The Taxpayer Relief Act of 1997 created the Roth IRA, which was made effective for tax years beginning 1998. Prior to 1998, individuals who wanted to fund an IRA would usually open an account with one of the top Roth IRA brokers and then make either a deductible or nondeductible contribution to a Traditional IRA. But distributions from Traditional IRAs are generally treated as ordinary income and may be subject to income tax as well as an additional early-distribution penalty if the withdrawal occurs while the IRA owner is under the age of 59½. The Roth IRA, on the other hand, allows qualified distributions to be free from tax and penalties. Here we review the tax treatment of Roth IRA distributions.
Defining Qualified Distribution
First of all, let's be clear as to terms: Distributions of Roth IRA assets from regular participant contributions and from nontaxable conversions of a Traditional IRA can be taken at any time, tax- and penalty-free. They are always qualified distributions. So the taxes and penalties mainly come into play when we're talking about withdrawing the earnings from a Roth IRA – that is, amounts that exceed what the participant has invested in the account.
Distributions from a Roth IRA that are not qualified may be subject to income tax and an additional 10% early-distribution penalty. A qualified distribution meets both of the following two categories of requirements:
1. It occurs at least five years after the Roth IRA owner established and funded his or her first Roth IRA*.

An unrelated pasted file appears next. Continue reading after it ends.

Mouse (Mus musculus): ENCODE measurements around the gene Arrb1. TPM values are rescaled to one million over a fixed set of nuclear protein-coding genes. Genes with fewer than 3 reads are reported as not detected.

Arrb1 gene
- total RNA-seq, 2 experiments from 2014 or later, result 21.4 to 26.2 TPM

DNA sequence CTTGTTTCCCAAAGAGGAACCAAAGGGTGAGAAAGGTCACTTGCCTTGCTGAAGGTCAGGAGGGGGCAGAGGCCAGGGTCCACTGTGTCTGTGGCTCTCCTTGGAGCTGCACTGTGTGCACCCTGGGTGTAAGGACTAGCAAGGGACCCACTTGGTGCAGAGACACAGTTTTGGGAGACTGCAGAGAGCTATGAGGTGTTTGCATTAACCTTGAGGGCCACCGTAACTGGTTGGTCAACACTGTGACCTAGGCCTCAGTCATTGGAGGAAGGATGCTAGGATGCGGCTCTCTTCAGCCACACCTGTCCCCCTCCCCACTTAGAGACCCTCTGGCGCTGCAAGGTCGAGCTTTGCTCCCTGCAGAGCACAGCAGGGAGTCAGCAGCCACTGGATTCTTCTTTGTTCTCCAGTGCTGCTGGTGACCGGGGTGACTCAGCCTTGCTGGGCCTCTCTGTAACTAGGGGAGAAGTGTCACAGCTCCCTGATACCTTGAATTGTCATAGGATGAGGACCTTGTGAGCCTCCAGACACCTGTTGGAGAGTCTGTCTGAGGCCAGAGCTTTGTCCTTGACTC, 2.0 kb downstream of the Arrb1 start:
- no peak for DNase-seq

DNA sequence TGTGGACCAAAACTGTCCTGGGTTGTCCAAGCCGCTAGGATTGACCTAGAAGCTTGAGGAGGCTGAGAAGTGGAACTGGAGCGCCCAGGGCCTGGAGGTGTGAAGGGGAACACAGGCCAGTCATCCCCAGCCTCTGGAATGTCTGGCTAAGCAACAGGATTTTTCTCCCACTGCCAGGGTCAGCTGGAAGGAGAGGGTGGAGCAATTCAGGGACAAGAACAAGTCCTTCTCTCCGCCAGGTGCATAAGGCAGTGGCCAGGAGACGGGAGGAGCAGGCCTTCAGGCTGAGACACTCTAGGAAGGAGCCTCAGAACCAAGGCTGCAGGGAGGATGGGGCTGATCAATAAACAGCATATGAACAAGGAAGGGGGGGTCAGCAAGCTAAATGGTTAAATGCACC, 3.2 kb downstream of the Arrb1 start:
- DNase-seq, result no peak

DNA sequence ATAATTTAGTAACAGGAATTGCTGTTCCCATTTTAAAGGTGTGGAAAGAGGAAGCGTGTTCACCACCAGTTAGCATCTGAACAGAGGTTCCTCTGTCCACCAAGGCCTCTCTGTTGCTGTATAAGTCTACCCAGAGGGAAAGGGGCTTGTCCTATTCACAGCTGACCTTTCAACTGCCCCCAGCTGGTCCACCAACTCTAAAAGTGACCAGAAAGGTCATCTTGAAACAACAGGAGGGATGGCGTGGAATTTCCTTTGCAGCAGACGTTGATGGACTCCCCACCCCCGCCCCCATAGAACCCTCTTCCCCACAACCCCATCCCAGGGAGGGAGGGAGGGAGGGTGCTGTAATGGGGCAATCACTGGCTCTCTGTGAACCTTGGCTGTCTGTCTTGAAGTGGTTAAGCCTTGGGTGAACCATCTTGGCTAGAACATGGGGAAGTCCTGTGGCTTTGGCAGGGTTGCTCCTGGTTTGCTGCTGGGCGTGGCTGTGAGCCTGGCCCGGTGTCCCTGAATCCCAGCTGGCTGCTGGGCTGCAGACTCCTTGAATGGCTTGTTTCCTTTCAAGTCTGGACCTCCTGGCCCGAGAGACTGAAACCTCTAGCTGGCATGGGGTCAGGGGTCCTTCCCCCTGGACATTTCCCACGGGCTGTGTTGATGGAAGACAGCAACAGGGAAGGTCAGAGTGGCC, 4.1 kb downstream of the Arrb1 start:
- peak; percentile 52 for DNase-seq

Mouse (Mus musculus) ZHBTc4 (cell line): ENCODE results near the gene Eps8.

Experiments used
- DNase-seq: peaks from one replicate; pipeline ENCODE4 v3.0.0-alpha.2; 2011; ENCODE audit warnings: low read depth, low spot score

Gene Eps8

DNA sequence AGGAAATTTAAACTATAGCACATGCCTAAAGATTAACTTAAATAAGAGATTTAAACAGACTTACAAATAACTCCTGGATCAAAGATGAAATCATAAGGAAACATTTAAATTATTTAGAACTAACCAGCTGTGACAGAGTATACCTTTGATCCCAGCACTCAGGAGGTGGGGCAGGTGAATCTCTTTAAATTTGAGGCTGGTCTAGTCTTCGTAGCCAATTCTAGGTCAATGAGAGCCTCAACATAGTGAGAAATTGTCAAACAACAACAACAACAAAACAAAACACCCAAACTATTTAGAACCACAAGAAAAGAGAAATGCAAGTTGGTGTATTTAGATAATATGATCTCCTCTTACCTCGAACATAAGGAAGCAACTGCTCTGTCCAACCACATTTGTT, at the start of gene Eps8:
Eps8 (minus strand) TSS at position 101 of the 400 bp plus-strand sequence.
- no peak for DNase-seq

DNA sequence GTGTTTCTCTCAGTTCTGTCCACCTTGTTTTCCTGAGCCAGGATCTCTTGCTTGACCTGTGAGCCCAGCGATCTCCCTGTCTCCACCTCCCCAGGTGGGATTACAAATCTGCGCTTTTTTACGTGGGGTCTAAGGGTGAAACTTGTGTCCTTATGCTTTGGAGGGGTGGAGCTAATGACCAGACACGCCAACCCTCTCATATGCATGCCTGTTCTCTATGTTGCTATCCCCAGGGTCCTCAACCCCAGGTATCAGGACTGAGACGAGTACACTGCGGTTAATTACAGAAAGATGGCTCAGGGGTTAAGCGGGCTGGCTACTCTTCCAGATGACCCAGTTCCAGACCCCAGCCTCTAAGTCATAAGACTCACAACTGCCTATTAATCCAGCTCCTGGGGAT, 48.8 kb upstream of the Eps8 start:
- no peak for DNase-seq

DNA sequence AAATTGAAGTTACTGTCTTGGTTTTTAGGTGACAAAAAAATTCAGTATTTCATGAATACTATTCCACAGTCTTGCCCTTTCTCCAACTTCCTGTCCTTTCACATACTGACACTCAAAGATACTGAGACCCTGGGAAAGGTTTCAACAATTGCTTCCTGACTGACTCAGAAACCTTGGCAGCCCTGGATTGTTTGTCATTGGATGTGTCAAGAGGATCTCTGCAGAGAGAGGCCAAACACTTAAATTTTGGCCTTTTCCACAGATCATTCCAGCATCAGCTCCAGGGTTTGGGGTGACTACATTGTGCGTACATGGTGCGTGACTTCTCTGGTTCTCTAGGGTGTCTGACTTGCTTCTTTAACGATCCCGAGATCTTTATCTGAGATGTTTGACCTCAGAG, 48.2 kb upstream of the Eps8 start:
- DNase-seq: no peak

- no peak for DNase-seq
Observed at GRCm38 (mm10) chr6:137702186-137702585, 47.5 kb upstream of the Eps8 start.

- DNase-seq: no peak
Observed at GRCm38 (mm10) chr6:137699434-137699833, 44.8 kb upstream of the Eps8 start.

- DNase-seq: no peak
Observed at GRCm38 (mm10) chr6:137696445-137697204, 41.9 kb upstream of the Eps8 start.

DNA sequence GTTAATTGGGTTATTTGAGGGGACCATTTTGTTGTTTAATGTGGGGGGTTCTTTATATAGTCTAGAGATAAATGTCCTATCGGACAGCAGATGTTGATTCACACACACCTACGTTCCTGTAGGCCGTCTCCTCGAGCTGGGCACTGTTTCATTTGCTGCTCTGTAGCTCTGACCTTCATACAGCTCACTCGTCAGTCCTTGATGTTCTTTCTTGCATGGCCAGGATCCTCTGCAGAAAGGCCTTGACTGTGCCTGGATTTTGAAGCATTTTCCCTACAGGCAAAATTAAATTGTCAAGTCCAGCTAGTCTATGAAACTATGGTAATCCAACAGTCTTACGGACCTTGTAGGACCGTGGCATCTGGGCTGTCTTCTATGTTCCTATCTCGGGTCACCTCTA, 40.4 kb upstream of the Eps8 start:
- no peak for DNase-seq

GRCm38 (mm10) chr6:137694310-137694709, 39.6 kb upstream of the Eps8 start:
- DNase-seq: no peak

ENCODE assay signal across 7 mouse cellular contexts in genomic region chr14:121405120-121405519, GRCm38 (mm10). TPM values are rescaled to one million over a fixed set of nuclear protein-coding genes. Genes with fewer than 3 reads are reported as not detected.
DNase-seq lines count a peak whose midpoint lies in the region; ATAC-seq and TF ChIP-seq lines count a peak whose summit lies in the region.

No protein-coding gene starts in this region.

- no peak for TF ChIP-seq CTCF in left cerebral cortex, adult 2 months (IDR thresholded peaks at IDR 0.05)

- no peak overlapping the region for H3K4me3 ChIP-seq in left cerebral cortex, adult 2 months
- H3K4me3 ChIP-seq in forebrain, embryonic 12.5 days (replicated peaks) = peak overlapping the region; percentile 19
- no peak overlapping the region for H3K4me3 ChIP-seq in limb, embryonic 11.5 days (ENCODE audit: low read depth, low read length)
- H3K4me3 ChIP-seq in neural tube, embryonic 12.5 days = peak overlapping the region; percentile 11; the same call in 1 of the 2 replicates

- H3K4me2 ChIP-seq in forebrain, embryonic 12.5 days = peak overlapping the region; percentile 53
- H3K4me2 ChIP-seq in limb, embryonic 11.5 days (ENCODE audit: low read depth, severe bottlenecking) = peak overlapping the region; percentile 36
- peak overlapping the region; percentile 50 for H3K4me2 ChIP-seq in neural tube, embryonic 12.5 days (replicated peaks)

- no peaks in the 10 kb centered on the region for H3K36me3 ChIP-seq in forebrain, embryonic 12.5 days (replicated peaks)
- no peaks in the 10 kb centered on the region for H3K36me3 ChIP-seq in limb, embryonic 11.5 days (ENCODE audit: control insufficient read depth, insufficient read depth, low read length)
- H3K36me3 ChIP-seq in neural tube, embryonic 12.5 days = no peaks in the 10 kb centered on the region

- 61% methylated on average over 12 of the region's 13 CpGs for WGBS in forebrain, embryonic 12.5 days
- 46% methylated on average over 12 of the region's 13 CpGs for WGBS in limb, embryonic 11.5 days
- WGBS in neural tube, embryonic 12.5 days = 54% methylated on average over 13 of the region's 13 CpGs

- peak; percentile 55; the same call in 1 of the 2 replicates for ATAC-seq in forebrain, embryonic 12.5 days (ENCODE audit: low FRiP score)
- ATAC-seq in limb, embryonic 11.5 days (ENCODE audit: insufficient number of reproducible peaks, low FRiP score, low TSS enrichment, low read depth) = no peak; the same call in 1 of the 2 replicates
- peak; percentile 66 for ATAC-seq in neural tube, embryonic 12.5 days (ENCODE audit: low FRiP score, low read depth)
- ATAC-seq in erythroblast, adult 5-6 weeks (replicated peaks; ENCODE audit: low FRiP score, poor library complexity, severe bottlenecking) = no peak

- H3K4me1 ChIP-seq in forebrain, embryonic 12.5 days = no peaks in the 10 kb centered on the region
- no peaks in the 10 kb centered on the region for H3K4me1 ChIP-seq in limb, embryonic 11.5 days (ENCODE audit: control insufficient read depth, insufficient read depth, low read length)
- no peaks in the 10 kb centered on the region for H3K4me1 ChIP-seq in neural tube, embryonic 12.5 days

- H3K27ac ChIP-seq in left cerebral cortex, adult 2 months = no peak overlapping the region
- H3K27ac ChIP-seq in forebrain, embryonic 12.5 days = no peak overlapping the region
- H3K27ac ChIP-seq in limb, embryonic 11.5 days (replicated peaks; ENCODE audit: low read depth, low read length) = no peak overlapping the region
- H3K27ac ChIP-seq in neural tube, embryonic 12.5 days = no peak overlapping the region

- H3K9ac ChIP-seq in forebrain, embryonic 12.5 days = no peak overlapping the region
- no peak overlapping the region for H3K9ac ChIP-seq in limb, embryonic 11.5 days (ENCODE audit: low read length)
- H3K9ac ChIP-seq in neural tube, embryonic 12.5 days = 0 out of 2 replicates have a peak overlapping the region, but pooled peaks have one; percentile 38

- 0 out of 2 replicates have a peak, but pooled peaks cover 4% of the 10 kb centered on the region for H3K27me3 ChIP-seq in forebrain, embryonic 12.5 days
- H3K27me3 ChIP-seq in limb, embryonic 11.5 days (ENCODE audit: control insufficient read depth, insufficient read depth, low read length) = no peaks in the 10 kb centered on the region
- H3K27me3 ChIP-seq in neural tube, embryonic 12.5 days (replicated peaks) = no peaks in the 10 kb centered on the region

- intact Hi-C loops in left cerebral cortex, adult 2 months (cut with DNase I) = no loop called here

2. It is distributed under one of the following circumstances:
- The Roth IRA holder is at least age 59½ when the distribution occurs.
- The Roth IRA holder becomes disabled before the distribution.
- The beneficiary of the Roth IRA holder receives the assets after his or her death.
- The distributed assets will be used toward the purchase or rebuilding of a first home for the Roth IRA holder or a qualified family member. This is limited to $10,000 per lifetime. Qualified family members include the following:
- the Roth IRA holder
- the Roth IRA holder's spouse
- the children of the Roth IRA holder and/or his or her spouse
- the grandchild of the Roth IRA holder and/or his or her spouse
- the parent or other ancestors of the Roth IRA holder and/or his or her spouse\
*For this purpose, all Roth IRAs of an individual are counted for determining the five-year period. For example, if an individual established a Roth IRA at ABC Brokerage in 2017, and established a second Roth IRA at XYZ Brokerage in 2018, the five-year period begins in 2017. The five-year period begins with the first day of the year for which the first contribution was made. For example, if the first Roth IRA contribution was made for 2017, the five-year period begins Jan 1, 2017. This is true even if the 2017 contribution is made in 2018 by the deadline of April 15, 2018.
How Are Nonqualified Distributions Taxed?
The tax implication of a non-qualified distribution depends on the source of the Roth IRA assets. There are four possible sources of Roth IRA assets:
- Regular participant contributions
- A Roth conversion or rollover of taxable assets (Traditional IRA assets for which a tax deduction was allowed and pretax amounts from employer plans such as qualified plans, 403(b) and governmental 457(b) plans. These assets are taxed when converted or rolled over to the Roth IRA).
- A Roth conversion or rollover of nontaxable assets (Traditional IRA assets for which there was no tax deduction and after-tax assets from employer plans such as qualified plans and 403(b) plans). These assets are not subjected to income tax when distributed or converted to a Roth IRA.)
- Earnings on all Roth IRA assets
To determine the source of assets distributed from a Roth IRA, the IRS uses ordering rules. According to the ordering rules, assets are distributed from a Roth IRA in the following order (once assets from one source run out, the assets from the next source are distributed):
1. Regular Roth IRA participant contributions
2. Taxable conversion and rollover amounts
3. Nontaxable conversion and rollover amounts
4. Earnings on all Roth IRA assets